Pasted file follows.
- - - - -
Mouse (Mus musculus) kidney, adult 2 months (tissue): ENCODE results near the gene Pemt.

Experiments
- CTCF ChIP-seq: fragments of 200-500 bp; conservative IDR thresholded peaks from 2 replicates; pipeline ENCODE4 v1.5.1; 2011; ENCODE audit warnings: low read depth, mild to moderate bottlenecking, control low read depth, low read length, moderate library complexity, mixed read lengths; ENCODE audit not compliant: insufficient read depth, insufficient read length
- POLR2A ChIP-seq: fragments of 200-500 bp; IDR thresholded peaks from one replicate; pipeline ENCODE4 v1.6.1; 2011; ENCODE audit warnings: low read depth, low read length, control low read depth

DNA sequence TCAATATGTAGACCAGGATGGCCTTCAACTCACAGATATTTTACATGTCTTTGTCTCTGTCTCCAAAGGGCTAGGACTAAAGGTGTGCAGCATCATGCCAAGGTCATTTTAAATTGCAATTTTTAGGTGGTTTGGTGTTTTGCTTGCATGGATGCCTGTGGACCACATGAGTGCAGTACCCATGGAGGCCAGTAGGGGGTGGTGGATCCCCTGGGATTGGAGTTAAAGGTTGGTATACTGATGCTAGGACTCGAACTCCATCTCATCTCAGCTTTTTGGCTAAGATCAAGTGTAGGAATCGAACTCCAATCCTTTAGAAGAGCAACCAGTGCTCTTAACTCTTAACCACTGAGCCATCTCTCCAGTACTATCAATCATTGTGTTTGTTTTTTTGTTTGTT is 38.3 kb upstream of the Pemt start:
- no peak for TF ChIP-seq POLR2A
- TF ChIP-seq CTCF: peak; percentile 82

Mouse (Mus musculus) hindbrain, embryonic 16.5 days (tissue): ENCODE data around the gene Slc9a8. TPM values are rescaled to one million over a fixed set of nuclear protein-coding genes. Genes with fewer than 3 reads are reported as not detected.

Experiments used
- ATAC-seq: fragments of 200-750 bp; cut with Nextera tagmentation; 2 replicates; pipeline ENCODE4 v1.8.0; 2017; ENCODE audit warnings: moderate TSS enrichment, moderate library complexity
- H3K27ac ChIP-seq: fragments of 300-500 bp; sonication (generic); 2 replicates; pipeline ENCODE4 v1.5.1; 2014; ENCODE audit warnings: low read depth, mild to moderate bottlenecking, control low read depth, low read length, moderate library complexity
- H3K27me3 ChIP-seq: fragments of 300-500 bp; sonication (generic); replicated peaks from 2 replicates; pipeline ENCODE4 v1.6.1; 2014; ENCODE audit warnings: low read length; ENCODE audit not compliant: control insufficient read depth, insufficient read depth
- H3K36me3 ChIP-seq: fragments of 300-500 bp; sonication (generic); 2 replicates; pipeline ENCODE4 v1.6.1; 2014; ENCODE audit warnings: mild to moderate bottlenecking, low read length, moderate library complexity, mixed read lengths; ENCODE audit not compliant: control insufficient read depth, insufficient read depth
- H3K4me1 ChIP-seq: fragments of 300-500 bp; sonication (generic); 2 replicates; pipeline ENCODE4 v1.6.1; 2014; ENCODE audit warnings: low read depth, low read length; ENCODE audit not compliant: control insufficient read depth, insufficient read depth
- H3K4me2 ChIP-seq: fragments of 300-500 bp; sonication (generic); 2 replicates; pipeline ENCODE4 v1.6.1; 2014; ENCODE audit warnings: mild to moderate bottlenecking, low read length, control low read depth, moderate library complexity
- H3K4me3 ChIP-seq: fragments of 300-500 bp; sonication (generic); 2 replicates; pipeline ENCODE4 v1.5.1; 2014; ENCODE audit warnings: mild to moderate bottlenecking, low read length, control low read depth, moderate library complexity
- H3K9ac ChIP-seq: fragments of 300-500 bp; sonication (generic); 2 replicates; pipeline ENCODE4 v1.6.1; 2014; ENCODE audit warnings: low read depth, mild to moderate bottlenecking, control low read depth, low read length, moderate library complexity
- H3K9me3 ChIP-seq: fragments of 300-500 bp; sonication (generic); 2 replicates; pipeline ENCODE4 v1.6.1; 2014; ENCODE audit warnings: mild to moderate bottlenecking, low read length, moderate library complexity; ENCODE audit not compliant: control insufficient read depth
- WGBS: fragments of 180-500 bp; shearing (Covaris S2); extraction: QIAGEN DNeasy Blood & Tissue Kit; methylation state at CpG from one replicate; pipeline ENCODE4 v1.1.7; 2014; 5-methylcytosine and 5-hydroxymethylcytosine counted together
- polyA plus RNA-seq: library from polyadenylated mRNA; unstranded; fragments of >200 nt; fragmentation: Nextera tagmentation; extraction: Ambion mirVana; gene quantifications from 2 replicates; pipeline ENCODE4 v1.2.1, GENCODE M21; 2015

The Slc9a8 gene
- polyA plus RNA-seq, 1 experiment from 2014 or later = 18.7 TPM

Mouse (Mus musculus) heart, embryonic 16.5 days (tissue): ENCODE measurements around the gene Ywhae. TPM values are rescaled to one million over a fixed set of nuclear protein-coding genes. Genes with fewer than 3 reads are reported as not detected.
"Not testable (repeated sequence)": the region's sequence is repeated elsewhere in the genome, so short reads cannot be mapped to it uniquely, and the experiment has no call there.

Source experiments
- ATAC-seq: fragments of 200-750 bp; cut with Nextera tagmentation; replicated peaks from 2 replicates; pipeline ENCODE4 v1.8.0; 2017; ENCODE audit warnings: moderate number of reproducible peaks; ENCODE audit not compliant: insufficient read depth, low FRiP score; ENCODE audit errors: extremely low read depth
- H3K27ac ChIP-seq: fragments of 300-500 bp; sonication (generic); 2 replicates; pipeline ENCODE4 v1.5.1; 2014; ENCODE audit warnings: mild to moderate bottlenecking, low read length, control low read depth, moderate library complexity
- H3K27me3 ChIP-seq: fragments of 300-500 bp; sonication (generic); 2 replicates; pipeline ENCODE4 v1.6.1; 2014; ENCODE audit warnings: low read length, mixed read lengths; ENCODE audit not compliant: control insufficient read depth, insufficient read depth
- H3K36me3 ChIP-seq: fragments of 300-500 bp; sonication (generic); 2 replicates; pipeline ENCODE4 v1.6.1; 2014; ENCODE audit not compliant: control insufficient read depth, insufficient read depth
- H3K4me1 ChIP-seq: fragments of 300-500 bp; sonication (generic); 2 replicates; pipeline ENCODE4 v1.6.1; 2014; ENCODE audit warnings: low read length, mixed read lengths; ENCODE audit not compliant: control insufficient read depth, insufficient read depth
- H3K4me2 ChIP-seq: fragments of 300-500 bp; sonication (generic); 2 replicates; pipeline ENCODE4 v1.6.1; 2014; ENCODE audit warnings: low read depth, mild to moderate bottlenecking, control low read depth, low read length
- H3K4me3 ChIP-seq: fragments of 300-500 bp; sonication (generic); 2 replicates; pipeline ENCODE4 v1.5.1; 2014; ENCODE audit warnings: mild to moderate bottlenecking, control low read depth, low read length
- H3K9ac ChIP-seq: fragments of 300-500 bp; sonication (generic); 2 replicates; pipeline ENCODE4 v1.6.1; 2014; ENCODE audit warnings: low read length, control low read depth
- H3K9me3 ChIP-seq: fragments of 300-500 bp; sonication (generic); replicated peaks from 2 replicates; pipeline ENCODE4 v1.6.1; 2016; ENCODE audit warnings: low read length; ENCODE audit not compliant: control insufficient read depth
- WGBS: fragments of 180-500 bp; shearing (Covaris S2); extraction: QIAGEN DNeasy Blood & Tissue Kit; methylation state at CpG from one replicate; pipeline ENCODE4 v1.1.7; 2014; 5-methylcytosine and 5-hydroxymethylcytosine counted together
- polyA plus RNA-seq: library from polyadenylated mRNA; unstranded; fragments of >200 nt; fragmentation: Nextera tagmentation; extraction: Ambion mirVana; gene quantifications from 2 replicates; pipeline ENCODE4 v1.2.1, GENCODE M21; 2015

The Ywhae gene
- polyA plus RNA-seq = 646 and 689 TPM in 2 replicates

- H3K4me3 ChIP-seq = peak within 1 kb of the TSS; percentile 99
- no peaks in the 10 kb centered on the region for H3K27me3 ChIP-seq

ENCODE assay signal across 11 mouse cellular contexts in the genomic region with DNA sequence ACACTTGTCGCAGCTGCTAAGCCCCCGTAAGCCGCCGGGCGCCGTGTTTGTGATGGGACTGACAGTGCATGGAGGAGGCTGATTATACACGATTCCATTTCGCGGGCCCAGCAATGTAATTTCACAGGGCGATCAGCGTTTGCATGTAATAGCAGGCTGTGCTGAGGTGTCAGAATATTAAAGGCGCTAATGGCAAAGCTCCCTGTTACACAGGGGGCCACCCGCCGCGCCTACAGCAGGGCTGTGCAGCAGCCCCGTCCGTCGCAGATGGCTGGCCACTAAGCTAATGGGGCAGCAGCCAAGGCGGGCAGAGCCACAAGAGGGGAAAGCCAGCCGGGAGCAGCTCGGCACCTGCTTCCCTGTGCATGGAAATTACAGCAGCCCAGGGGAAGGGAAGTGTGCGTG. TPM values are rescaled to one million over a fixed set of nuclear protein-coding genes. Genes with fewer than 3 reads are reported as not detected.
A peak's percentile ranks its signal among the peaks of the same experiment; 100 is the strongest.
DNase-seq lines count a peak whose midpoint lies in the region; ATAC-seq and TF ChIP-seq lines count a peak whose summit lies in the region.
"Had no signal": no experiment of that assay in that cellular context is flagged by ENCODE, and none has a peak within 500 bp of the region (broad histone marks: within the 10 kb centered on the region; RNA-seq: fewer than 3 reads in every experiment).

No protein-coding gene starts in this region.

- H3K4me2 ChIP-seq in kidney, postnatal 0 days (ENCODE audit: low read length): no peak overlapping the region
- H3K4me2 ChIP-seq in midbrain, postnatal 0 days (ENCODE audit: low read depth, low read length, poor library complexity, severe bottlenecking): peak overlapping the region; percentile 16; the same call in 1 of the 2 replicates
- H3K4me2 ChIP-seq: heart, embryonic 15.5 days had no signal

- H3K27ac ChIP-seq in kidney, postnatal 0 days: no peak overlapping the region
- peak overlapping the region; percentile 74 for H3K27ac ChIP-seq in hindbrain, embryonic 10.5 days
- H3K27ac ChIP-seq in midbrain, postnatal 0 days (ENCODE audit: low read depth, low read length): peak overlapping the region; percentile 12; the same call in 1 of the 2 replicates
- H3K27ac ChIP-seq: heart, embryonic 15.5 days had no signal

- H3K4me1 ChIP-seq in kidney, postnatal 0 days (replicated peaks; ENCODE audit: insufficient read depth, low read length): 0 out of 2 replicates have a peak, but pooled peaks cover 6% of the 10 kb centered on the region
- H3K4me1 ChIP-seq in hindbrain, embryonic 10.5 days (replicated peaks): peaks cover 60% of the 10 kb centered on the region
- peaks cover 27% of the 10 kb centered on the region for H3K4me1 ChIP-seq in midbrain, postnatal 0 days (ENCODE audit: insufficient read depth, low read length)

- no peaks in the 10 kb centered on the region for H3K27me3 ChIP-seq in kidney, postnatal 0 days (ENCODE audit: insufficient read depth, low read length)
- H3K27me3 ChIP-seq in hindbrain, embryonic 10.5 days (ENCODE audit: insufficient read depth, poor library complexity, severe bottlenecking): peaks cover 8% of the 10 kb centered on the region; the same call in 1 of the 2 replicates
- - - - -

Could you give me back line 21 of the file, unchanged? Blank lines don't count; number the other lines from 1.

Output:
The Slc9a8 gene